Plants and certain animals like the fog beetle can survive in very arid regions because they’ve developed ways of absorbing minute amounts of water from the atmosphere. Learning from their example allowed us to develop fog harvesting technologies—basically giant nets that trap moisture in the foggy mist, and funnel all of the tiny droplets into a container where they add up to water we can drink. In 2013, scientists at MIT created an advanced fog harvesting material that enables these giant mist catchers to generate five times more water.
According to findings published online in the journal Langmuir, most existing fog harvesting systems are far from optimized. Many are woven out of polyolefin mesh—a kind of plastic that is readily available and inexpensive. Unfortunately, the size of polyoefin’s pores are often too large, which allows a lot of water to slip through the cracks.
The MIT research team, comprised of postdoc Kyoo-Chul Park PhD, MIT alumnus Shreerang Chhatre PhD, graduate student Siddarth Srinivasan, chemical engineering professor Robert Cohen, and mechanical engineering professor Gareth McKinley, believes that by closing the gaps in the net material, they can drastically improve the efficiency of fog harvesting systems.
“Detailed calculations and laboratory tests indicate that the best performance comes from a mesh made of stainless steel filaments about three or four times the thickness of a human hair, and with a spacing of about twice that between fibers,” explains a press release. “In addition, the mesh is dip-coated, using a solution that decreases a characteristic called contact-angle hysteresis. This allows small droplets to more easily slide down into the collecting gutter as soon as they form, before the wind blows them off the surface and back into the fog stream.”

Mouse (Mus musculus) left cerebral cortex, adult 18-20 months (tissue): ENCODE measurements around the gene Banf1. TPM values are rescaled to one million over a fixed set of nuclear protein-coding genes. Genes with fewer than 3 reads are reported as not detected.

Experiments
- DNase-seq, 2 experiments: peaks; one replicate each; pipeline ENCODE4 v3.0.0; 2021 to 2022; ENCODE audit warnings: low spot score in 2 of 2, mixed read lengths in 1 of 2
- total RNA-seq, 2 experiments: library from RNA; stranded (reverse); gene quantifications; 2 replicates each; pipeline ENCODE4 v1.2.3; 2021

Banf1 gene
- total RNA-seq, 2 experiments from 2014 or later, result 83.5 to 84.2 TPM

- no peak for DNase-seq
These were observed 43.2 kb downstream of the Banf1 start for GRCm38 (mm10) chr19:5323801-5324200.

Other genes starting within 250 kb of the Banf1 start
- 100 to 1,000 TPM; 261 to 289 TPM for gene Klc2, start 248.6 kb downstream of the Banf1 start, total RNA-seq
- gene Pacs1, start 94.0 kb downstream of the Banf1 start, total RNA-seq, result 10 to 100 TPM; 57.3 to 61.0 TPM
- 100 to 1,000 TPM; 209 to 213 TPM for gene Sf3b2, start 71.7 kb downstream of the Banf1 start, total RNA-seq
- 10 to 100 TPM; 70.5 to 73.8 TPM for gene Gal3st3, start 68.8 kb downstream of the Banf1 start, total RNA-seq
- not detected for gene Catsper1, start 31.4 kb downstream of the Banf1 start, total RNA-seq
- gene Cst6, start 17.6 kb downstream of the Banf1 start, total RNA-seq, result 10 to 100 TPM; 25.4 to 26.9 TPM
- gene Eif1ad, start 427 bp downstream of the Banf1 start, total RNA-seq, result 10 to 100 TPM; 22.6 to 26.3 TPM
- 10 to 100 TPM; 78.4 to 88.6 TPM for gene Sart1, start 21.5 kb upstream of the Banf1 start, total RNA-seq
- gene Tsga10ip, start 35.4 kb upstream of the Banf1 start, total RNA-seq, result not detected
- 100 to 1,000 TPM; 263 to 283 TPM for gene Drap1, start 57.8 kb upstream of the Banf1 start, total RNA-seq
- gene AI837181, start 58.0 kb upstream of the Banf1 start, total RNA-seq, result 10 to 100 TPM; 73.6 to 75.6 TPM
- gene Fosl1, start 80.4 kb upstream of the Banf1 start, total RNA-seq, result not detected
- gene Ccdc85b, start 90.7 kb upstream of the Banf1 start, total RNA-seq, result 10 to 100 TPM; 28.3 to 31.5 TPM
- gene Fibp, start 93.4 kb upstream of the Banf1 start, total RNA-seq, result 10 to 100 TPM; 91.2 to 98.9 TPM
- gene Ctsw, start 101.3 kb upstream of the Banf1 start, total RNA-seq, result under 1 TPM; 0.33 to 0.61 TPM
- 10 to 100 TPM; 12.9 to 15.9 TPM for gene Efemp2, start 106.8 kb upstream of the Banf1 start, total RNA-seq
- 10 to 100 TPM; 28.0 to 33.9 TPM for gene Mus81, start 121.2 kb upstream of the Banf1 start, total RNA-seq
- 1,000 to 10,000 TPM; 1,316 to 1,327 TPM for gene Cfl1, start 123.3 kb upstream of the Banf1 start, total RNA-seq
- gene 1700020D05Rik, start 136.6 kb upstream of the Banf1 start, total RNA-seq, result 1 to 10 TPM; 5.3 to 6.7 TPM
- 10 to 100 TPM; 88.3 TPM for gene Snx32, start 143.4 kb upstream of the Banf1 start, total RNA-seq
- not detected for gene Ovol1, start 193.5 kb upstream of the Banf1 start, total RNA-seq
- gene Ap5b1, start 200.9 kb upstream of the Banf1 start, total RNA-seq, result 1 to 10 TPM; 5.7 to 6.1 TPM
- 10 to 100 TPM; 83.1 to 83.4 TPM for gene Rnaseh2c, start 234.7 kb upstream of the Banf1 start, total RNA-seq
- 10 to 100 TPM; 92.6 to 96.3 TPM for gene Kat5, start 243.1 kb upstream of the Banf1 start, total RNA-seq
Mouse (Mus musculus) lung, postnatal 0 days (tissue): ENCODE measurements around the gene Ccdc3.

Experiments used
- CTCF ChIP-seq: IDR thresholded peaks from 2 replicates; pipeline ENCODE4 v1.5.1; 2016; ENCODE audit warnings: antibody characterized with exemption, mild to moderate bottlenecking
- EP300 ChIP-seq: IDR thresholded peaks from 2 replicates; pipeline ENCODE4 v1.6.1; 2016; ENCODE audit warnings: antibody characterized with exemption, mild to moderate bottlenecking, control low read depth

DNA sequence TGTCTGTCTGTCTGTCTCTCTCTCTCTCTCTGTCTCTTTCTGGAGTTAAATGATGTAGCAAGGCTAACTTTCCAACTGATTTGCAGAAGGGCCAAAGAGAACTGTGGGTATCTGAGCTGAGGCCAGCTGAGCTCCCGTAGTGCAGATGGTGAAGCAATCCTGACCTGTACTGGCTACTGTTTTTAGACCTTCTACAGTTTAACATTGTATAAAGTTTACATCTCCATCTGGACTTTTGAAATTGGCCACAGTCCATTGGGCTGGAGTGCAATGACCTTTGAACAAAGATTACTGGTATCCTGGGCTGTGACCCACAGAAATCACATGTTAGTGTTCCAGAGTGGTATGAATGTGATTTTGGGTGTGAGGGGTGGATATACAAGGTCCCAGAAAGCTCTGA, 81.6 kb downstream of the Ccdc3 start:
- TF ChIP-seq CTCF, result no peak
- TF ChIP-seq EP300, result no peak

Preliminary tests suggest that the new, smaller-pored material can improve efficiency five times in mild fog conditions, making the system far more feasible and practical than existing versions. The team is currently carrying out a year-long test in Chile to study the durability and water yield of different configurations.
“Chilean investigators have estimated that if just 4 percent of the water contained in the fog could be captured, that would be sufficient to meet all of the water needs of that nation’s four northernmost regions, encompassing the entire Atacama Desert area,” states the same release.